Use this URL to cite or link to this record in EThOS: http://ethos.bl.uk/OrderDetails.do?uin=uk.bl.ethos.695535
Title: Co-operative coevolution for computational creativity : a case study in videogame design
Author: Cook, Michael
ISNI:       0000 0004 5989 6526
Awarding Body: Imperial College London
Current Institution: Imperial College London
Date of Award: 2015
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Abstract:
The term procedural content generation (PCG) refers to writing software which can synthesise content for a game (or other media such as film) without further intervention from a designer. PCG has become a rich area of research in recent years, finding new ways to apply artificial intelligence to generate high-quality game content such as levels, weapons or puzzles for games. Such research is generally constrained to a single type of content, however, with the assumption that the remainder of the game's design will be fixed by an external designer. Generating many aspects of a game's design simultaneously, perhaps ultimately generating the entirety of a game's design, using PCG is not a well-explored idea. The notion of automated game design is not well-established, and is not seen as a task distinct from simply performing lots of PCG tasks at the same time. In particular, the high-level design tasks guiding the creative direction of a game are all but completely absent in PCG literature, because it is rare that a designer wishes to hand over such responsibility to a PCG system. We present here ANGELINA, an automated game designer that has developed games using a multi-faceted approach to content generation underpinned by a co-operative co-evolutionary approach which breaks down a game design into several distinct tasks, each of which controlled by an evolutionary subsystem within ANGELINA. We will show that this approach works well to automate game design, can be ported across many game engines and game genres, and can be enhanced and extended using novel computational creativity techniques to give the system a heightened sense of autonomy and independence.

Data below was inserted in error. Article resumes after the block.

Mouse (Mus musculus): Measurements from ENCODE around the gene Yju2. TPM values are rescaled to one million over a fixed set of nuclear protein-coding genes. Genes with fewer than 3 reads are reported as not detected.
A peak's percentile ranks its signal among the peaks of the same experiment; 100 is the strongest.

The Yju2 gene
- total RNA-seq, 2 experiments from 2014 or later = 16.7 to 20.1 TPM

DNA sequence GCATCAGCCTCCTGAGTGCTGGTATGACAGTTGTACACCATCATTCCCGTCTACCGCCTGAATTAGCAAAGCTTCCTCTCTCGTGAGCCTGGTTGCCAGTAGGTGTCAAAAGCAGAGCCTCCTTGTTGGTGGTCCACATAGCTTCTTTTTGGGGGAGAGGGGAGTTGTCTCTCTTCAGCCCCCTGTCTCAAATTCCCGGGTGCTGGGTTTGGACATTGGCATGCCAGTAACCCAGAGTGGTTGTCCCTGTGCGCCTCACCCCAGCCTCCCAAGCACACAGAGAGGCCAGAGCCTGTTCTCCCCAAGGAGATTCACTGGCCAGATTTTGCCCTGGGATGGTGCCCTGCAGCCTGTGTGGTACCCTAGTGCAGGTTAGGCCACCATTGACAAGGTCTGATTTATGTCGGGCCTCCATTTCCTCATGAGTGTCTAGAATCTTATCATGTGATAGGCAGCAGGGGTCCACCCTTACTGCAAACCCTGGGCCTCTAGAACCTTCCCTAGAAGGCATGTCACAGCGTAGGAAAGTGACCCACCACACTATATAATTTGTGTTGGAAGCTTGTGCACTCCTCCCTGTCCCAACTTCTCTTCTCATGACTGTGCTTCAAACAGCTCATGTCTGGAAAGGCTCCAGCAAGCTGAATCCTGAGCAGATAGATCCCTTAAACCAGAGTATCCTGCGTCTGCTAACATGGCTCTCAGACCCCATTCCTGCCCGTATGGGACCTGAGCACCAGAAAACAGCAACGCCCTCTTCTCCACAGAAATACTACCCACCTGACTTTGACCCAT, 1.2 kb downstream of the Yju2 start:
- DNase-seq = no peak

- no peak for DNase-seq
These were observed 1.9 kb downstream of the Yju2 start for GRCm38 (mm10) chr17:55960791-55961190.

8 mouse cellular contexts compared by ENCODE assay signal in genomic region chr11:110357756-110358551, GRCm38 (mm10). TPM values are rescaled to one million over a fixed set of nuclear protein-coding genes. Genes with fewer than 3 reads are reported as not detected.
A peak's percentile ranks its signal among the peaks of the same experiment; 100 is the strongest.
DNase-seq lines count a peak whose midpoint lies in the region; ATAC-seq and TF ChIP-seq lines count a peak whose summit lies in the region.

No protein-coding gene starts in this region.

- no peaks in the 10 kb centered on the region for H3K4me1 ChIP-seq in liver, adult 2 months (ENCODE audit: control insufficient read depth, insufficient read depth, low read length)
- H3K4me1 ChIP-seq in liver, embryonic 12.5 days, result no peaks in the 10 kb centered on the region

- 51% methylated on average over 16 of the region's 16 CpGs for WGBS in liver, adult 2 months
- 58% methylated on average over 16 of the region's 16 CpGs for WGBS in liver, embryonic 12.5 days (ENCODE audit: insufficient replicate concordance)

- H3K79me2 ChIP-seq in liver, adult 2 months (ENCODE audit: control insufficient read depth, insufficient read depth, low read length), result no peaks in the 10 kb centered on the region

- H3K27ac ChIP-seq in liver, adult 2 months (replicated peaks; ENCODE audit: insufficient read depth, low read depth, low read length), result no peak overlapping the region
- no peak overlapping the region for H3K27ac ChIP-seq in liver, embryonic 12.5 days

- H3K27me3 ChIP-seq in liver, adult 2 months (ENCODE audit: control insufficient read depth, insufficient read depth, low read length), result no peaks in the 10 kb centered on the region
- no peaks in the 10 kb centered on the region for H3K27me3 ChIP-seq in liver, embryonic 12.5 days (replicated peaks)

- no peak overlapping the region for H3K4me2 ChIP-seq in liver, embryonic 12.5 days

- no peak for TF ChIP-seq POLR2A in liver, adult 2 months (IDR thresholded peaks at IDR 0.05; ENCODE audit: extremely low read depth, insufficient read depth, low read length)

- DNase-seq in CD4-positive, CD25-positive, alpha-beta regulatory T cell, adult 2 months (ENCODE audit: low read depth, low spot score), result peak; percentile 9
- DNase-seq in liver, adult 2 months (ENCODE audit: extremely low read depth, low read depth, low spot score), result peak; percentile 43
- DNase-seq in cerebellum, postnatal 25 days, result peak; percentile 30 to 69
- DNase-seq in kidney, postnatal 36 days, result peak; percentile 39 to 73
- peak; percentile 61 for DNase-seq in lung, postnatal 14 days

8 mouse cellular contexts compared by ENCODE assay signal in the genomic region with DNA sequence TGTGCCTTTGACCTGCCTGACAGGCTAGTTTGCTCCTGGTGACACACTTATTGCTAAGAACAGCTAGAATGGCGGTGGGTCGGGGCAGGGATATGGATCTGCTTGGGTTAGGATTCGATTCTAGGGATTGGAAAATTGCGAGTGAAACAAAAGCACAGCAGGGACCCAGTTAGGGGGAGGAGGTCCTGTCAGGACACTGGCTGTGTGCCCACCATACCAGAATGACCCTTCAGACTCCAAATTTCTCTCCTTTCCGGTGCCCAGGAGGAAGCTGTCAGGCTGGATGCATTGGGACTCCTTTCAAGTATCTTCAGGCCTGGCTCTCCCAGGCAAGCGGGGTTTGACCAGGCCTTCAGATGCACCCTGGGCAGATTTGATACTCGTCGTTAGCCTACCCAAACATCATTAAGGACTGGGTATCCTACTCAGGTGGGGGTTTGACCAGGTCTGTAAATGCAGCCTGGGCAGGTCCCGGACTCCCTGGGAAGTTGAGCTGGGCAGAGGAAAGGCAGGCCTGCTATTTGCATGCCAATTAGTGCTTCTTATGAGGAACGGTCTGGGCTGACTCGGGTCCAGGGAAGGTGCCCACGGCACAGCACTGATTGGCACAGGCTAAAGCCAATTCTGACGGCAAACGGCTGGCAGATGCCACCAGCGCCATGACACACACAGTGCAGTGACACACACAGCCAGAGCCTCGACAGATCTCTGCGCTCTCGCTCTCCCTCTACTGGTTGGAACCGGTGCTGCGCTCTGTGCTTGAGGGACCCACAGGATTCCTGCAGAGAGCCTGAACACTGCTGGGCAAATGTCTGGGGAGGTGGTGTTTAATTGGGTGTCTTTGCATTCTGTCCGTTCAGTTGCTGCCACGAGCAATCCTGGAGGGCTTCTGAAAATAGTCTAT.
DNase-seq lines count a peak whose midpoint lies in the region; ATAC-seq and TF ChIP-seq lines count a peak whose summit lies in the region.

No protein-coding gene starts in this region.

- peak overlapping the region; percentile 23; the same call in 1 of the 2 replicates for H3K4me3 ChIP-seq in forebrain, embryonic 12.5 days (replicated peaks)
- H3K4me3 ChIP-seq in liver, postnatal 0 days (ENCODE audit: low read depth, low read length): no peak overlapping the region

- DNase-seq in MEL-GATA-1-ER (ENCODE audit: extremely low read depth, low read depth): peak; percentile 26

Supervisor: Colton, Simon Sponsor: Not available
Qualification Name: Thesis (Ph.D.) Qualification Level: Doctoral
EThOS ID: uk.bl.ethos.695535  DOI: Not available
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